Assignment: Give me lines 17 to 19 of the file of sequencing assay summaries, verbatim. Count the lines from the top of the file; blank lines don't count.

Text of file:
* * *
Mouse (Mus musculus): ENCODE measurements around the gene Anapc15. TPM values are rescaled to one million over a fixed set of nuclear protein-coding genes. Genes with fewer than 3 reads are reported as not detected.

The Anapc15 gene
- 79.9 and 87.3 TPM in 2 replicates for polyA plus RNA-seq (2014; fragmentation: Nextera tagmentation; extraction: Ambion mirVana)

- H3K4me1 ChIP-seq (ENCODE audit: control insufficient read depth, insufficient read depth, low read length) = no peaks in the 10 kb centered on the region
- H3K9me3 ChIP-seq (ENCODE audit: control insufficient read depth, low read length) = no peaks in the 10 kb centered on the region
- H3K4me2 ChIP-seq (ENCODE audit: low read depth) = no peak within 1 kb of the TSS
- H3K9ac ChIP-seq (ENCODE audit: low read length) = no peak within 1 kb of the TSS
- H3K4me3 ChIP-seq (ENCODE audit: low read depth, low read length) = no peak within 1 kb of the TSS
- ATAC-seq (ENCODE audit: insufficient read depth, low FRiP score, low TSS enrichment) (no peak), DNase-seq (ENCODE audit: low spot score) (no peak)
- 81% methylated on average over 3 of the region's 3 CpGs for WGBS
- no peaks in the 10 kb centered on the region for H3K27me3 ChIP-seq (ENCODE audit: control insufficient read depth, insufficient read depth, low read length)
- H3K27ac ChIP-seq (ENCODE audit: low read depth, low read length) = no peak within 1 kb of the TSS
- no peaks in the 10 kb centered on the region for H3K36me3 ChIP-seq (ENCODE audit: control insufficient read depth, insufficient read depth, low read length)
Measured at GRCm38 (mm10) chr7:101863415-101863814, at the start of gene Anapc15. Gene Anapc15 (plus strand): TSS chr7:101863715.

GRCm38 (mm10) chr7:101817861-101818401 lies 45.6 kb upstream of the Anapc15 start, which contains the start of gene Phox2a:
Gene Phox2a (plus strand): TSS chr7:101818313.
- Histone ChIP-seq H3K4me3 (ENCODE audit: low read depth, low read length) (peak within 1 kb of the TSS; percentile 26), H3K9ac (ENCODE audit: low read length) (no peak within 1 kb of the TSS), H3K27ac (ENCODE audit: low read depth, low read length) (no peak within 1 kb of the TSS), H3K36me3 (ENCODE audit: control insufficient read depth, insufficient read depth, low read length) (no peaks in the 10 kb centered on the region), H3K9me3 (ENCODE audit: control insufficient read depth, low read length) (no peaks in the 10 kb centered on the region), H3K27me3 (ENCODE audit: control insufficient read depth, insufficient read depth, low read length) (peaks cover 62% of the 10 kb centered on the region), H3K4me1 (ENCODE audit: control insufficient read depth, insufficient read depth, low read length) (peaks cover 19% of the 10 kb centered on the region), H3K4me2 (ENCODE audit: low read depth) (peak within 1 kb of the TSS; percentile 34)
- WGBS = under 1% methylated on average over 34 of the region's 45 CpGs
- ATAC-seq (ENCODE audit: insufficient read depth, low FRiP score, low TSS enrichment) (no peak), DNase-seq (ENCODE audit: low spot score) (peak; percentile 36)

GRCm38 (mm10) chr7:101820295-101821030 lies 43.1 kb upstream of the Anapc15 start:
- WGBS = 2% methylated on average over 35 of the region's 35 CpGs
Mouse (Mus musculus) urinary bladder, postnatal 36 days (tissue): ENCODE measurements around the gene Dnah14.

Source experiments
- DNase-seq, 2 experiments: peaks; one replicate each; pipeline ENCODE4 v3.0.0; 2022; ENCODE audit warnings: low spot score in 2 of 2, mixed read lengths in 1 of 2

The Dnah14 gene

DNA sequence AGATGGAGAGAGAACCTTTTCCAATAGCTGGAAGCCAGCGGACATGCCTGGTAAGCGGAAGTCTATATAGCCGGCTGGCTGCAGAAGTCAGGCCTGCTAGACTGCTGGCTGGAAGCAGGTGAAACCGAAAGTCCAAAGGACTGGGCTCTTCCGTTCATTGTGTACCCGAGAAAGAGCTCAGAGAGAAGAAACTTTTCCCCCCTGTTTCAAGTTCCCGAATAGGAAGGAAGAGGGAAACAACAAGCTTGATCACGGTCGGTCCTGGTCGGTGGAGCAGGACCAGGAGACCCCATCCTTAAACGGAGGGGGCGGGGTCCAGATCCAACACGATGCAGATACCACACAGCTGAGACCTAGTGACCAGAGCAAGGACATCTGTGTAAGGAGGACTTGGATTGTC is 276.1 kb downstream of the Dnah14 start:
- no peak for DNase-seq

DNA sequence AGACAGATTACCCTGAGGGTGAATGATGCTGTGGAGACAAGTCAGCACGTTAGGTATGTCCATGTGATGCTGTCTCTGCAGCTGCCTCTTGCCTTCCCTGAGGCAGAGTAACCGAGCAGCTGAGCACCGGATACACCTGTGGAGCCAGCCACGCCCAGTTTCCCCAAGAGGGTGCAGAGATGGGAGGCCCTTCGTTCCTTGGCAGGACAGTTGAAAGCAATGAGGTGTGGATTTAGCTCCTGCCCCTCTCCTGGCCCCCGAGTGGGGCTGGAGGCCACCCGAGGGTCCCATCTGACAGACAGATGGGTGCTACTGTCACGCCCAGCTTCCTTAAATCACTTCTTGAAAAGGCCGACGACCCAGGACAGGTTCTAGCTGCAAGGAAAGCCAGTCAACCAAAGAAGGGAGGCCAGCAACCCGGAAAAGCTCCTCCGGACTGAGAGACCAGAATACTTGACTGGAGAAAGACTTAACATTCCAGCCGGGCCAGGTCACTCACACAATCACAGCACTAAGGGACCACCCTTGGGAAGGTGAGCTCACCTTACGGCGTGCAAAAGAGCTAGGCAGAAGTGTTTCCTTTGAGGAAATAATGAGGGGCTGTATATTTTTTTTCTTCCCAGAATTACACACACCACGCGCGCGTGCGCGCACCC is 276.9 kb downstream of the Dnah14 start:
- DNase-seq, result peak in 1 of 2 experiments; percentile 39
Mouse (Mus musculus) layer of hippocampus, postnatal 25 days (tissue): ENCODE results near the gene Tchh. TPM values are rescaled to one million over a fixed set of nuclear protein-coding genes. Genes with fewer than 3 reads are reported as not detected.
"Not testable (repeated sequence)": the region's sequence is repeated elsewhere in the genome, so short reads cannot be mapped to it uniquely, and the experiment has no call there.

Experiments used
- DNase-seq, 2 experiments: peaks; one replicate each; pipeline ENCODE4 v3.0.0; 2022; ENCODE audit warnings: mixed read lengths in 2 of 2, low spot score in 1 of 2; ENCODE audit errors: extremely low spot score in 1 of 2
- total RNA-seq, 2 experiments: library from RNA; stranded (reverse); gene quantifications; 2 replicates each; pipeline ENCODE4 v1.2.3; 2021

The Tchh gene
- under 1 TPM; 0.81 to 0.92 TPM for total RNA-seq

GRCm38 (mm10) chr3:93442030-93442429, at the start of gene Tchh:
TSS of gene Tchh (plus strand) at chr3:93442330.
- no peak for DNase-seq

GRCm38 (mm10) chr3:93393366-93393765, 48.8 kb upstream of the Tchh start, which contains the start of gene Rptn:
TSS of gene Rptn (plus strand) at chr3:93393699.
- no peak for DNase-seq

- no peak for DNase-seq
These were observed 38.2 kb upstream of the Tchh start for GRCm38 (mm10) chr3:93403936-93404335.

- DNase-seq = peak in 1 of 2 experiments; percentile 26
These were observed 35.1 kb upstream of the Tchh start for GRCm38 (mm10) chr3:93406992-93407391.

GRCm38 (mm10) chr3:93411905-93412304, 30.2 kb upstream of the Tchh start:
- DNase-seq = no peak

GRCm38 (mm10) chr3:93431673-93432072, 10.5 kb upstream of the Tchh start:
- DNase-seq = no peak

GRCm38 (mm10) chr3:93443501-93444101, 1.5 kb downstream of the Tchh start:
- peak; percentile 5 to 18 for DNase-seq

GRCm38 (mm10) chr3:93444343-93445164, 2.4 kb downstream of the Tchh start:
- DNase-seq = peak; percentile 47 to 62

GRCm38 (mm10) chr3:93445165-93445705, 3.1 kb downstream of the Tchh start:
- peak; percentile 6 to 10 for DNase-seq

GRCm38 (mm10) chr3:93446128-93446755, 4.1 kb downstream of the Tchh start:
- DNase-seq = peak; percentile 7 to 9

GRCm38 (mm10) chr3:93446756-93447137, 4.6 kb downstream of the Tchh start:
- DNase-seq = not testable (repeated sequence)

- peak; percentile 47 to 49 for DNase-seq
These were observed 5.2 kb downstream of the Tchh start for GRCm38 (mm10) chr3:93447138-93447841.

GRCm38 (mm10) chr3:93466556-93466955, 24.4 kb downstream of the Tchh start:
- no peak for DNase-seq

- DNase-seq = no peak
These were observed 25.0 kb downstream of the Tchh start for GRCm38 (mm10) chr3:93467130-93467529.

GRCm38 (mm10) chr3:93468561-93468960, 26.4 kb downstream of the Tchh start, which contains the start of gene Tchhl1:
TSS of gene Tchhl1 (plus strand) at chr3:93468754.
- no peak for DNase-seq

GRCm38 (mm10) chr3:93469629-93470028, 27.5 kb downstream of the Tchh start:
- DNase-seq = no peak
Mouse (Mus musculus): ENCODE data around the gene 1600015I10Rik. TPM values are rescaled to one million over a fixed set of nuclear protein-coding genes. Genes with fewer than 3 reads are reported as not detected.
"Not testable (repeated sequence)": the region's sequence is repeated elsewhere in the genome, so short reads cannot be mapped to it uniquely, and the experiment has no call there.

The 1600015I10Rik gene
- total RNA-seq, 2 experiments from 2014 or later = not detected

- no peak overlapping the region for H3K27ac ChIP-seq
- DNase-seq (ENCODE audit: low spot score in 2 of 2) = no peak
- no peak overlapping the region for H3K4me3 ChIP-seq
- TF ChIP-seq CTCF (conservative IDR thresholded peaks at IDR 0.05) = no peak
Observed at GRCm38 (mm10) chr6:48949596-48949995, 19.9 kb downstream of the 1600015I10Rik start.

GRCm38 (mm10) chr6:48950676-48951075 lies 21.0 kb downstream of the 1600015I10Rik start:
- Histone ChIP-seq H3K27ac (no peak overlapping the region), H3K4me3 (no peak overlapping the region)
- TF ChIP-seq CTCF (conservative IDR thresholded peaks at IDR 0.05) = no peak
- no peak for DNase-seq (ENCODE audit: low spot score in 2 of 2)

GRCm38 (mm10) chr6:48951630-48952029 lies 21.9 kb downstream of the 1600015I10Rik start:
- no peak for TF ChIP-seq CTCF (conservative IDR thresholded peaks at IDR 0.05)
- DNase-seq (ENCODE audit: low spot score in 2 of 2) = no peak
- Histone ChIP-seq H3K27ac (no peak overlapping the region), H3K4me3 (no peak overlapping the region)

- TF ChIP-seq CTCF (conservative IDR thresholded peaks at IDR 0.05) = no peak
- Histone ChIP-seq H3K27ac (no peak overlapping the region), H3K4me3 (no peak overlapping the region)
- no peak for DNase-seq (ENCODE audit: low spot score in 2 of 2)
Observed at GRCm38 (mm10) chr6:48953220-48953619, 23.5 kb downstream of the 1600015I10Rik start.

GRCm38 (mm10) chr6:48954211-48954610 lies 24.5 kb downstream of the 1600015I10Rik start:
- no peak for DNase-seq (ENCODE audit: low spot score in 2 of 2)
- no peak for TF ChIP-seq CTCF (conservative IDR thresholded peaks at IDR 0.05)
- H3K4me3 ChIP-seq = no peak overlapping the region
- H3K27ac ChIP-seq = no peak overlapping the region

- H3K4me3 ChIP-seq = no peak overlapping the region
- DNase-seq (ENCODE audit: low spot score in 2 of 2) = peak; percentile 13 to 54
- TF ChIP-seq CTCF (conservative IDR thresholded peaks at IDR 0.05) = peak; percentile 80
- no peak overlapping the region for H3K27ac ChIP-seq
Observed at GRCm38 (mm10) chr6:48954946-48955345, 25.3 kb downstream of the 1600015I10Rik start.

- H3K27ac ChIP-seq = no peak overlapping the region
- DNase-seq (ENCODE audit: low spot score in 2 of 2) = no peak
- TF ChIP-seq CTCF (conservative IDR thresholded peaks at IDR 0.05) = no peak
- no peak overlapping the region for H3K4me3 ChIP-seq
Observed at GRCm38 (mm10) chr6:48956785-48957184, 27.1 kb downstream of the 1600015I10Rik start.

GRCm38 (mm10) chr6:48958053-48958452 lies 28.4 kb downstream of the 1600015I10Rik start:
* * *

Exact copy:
- Histone ChIP-seq H3K4me3 (ENCODE audit: low read depth, low read length) (peak within 1 kb of the TSS; percentile 26), H3K9ac (ENCODE audit: low read length) (no peak within 1 kb of the TSS), H3K27ac (ENCODE audit: low read depth, low read length) (no peak within 1 kb of the TSS), H3K36me3 (ENCODE audit: control insufficient read depth, insufficient read depth, low read length) (no peaks in the 10 kb centered on the region), H3K9me3 (ENCODE audit: control insufficient read depth, low read length) (no peaks in the 10 kb centered on the region), H3K27me3 (ENCODE audit: control insufficient read depth, insufficient read depth, low read length) (peaks cover 62% of the 10 kb centered on the region), H3K4me1 (ENCODE audit: control insufficient read depth, insufficient read depth, low read length) (peaks cover 19% of the 10 kb centered on the region), H3K4me2 (ENCODE audit: low read depth) (peak within 1 kb of the TSS; percentile 34)
- WGBS = under 1% methylated on average over 34 of the region's 45 CpGs
- ATAC-seq (ENCODE audit: insufficient read depth, low FRiP score, low TSS enrichment) (no peak), DNase-seq (ENCODE audit: low spot score) (peak; percentile 36)